Saturday, October 1, 2011

Dai-San by Eric Van Lustbader

I bough Dai-San from Half-Priced Books for the royal sum of $1.00. Despite the fact that it's the third in a series, and unlike today's mammoth telling, is actually the end of a standard trilogy, I didn't have a problem following what was going on for the most part. There were a few times when the sparse descriptive writing of Eric left me wondering what exactly I was supposed to be 'seeing', but for the most part, not a problem. Eric's writing style in other aspects of the book was meaty and good for those who are playing fighters or other martial types in describing the physical attributes of the act of combat, such as taking deep breaths to oxygenate the body or adrenaline coursing through the veins and other bits.

For gaming purposes, there were a few things I'll try to remember.

As characters gain levels, they become more powerful in many ways. Here, Ronin, the Sunset Warrior, undergoes a physical transformation. In 3rd edition D&D, I recall an adventure where the characters, at 20th level, can enter a pool that provides them with abilities and opens the door for the new then epic rules.

In 4th edition, the characters are broken into three tiers; heroic, paragon and epic.

What if when the characters reach these new levels they actually undergo a physical change? That hair, eye, even physical frame, all change. In earlier editions character's stats didn't change through level advancement, usually only magic, especially a wish spell, could do such wonders. In later editions though, stat modifications, while not an every level thing, were possible. What if the characters physically change to showcase those new traits?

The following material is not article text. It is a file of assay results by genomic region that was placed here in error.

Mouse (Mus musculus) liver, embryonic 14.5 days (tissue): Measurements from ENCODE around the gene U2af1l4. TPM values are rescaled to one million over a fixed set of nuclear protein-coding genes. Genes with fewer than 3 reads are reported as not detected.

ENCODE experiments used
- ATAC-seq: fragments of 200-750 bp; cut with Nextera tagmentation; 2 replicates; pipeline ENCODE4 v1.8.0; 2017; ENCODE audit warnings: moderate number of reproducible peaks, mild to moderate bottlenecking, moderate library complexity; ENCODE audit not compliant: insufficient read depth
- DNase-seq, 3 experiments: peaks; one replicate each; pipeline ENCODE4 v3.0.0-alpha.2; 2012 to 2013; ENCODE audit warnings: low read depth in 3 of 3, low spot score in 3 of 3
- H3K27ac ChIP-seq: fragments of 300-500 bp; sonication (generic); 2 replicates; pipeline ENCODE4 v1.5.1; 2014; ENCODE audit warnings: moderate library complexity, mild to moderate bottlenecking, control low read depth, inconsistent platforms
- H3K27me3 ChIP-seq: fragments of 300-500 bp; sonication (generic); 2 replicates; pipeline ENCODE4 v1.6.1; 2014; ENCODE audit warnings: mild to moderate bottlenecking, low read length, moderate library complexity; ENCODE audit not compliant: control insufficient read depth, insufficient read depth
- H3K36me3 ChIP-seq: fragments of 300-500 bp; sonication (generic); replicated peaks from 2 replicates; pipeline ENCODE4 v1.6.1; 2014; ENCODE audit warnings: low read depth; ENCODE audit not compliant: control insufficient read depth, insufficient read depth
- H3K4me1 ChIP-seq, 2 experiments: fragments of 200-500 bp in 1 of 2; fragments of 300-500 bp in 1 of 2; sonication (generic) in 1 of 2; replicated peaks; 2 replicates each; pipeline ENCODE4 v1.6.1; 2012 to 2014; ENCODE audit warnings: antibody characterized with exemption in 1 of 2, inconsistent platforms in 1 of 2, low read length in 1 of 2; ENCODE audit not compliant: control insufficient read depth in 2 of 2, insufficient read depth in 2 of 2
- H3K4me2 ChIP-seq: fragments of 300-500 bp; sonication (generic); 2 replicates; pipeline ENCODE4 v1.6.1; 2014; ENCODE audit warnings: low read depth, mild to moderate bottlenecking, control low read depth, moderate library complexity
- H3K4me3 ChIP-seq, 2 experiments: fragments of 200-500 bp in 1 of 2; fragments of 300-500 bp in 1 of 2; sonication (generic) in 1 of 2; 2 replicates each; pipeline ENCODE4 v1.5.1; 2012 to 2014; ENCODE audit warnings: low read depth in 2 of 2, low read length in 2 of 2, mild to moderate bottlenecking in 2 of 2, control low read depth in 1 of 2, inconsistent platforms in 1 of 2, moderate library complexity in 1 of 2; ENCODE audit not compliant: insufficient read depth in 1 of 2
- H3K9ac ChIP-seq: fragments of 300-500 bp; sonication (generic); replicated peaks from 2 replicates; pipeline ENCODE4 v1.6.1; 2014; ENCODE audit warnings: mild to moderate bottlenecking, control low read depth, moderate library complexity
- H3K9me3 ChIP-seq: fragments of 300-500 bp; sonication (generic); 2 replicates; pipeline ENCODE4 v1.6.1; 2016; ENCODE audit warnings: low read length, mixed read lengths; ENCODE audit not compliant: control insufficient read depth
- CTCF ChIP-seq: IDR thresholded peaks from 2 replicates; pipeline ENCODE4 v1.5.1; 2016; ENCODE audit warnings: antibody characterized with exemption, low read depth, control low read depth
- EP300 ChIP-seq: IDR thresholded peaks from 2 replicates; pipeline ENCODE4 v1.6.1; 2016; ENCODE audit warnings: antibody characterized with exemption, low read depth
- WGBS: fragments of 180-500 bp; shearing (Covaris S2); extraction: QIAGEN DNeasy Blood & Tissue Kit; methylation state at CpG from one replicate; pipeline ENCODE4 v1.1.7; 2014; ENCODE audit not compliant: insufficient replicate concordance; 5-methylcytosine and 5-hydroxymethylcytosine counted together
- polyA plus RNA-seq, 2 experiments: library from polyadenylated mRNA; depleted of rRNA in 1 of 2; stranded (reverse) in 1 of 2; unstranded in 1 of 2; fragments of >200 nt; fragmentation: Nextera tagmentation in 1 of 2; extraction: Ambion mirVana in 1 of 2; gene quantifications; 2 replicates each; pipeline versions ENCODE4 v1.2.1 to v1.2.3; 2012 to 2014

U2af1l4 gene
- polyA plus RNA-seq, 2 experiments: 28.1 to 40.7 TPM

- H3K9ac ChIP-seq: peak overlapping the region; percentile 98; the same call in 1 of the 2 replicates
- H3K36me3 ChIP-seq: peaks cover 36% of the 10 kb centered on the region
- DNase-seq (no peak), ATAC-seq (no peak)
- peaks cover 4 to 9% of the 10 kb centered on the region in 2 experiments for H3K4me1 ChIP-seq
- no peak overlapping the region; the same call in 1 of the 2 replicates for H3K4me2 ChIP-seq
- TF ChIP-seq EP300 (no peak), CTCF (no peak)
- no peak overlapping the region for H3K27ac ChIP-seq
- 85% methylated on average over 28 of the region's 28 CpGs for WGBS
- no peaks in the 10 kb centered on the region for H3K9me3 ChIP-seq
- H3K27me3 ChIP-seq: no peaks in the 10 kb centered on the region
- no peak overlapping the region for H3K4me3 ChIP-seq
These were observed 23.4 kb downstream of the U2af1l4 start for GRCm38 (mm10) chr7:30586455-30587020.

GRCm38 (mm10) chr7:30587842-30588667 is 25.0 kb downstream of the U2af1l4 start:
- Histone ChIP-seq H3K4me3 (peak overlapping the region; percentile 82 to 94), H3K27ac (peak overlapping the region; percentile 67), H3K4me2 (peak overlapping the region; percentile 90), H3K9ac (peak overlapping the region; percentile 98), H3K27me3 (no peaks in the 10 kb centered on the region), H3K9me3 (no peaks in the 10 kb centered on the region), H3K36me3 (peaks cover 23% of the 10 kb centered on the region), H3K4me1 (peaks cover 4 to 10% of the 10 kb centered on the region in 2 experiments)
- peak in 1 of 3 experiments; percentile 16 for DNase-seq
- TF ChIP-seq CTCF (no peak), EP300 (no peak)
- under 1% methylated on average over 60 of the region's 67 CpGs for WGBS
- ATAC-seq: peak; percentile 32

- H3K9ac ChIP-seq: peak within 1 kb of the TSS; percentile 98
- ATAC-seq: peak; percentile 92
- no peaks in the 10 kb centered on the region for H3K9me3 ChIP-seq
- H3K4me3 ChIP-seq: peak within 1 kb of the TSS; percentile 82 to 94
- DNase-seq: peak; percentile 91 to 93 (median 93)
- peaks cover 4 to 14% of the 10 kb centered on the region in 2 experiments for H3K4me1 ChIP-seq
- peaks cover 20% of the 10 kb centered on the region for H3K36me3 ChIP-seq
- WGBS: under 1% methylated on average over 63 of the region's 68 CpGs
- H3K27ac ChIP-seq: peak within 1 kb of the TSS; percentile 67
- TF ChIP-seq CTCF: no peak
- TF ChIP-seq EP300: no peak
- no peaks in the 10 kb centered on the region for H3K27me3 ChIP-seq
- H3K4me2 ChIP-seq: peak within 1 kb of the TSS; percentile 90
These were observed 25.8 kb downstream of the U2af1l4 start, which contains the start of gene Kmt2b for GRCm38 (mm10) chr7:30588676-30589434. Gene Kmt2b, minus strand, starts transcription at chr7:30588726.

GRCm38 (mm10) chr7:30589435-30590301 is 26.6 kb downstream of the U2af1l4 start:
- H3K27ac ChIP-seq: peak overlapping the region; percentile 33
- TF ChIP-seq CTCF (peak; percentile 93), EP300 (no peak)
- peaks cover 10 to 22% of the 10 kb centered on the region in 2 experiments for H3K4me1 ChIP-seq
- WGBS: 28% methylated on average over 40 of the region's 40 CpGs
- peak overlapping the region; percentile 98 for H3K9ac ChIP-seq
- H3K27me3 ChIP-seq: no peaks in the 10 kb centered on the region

In other aspects, when Ronin meets a monstrous creature that he's fought in the past with great difficulty in just surviving, he's not on more than equal terms. Allow players to encounter old enemies that would've resulted in a TPK and allow them to glory in their new found powers and abilities.

On the same vein though, don't be afraid to throw advanced versions of those already powerful creatures at the players. In this case, Ronin manages to overcome these old foes but then learns that there are more powerful versions of these monsters out there. It allows him to have his moment of glory and revel in his new found power, while still reminding him that he is not invulnerable.

For the big boss, while I felt the book had too much of a 'easy' victory, the method of introducing the final villain struck me as something that 4e could easily do. In this instance, Ronin is fighting the Salamander, an ancient being who has sold out mankind and is the author of much of the misery in Ronin's life. When Ronin kills this adversary, the final adversary emerges forth from the corpse. In 4e, this might be a change of monstrous abilities when the creature reaches it's 'bloody' state or half its hit points. This would allow the GM to essentially use two completely different monster stats for one encounter.

Other staples are present. For example, Ronin or the Sunset Warrior as he becomes, uses a named katana. This is a blue green blade. His armor is also of a unique nature with things like a red jade helmet. This naming of things, of providing them with a unique description, customizes the characters and setting. It doesn't take much but makes the characters stand out a bit more.

If Eric Van Lustbader ever puts the Sunset Warrior Trilogy out in an affordable ebook format, I'm down for the first two.